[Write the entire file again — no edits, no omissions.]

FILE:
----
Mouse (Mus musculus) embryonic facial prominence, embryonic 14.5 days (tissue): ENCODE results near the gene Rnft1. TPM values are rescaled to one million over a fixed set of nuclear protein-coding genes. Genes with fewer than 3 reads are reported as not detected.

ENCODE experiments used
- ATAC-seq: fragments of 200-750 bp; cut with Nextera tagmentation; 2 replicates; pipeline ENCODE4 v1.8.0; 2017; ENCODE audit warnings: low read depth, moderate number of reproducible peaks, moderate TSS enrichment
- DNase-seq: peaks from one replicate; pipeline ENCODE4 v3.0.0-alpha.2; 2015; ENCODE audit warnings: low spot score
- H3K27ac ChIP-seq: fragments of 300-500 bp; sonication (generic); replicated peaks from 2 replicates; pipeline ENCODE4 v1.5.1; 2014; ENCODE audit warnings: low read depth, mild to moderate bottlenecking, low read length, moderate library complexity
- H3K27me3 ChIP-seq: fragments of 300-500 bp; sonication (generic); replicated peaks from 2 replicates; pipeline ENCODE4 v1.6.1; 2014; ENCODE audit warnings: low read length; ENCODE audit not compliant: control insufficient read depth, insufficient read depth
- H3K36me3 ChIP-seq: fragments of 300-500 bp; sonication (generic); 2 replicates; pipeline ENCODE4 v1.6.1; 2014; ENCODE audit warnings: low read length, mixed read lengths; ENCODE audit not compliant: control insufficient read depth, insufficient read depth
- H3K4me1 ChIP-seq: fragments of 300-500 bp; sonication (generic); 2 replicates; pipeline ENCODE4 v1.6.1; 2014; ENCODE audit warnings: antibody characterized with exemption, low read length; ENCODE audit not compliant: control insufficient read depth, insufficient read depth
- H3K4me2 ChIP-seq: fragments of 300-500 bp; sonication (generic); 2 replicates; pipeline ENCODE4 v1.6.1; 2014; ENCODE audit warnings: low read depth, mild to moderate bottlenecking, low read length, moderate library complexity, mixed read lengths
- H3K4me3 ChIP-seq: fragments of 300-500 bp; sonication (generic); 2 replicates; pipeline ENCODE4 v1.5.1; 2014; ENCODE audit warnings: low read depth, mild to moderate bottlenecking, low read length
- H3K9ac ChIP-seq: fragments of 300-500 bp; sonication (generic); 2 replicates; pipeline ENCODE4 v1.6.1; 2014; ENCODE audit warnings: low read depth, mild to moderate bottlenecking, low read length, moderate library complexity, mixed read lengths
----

Mouse (Mus musculus) embryonic facial prominence, embryonic 14.5 days (tissue): ENCODE results near the gene Rnft1. TPM values are rescaled to one million over a fixed set of nuclear protein-coding genes. Genes with fewer than 3 reads are reported as not detected.

ENCODE experiments used
- ATAC-seq: fragments of 200-750 bp; cut with Nextera tagmentation; 2 replicates; pipeline ENCODE4 v1.8.0; 2017; ENCODE audit warnings: low read depth, moderate number of reproducible peaks, moderate TSS enrichment
- DNase-seq: peaks from one replicate; pipeline ENCODE4 v3.0.0-alpha.2; 2015; ENCODE audit warnings: low spot score
- H3K27ac ChIP-seq: fragments of 300-500 bp; sonication (generic); replicated peaks from 2 replicates; pipeline ENCODE4 v1.5.1; 2014; ENCODE audit warnings: low read depth, mild to moderate bottlenecking, low read length, moderate library complexity
- H3K27me3 ChIP-seq: fragments of 300-500 bp; sonication (generic); replicated peaks from 2 replicates; pipeline ENCODE4 v1.6.1; 2014; ENCODE audit warnings: low read length; ENCODE audit not compliant: control insufficient read depth, insufficient read depth
- H3K36me3 ChIP-seq: fragments of 300-500 bp; sonication (generic); 2 replicates; pipeline ENCODE4 v1.6.1; 2014; ENCODE audit warnings: low read length, mixed read lengths; ENCODE audit not compliant: control insufficient read depth, insufficient read depth
- H3K4me1 ChIP-seq: fragments of 300-500 bp; sonication (generic); 2 replicates; pipeline ENCODE4 v1.6.1; 2014; ENCODE audit warnings: antibody characterized with exemption, low read length; ENCODE audit not compliant: control insufficient read depth, insufficient read depth
- H3K4me2 ChIP-seq: fragments of 300-500 bp; sonication (generic); 2 replicates; pipeline ENCODE4 v1.6.1; 2014; ENCODE audit warnings: low read depth, mild to moderate bottlenecking, low read length, moderate library complexity, mixed read lengths
- H3K4me3 ChIP-seq: fragments of 300-500 bp; sonication (generic); 2 replicates; pipeline ENCODE4 v1.5.1; 2014; ENCODE audit warnings: low read depth, mild to moderate bottlenecking, low read length
- H3K9ac ChIP-seq: fragments of 300-500 bp; sonication (generic); 2 replicates; pipeline ENCODE4 v1.6.1; 2014; ENCODE audit warnings: low read depth, mild to moderate bottlenecking, low read length, moderate library complexity, mixed read lengths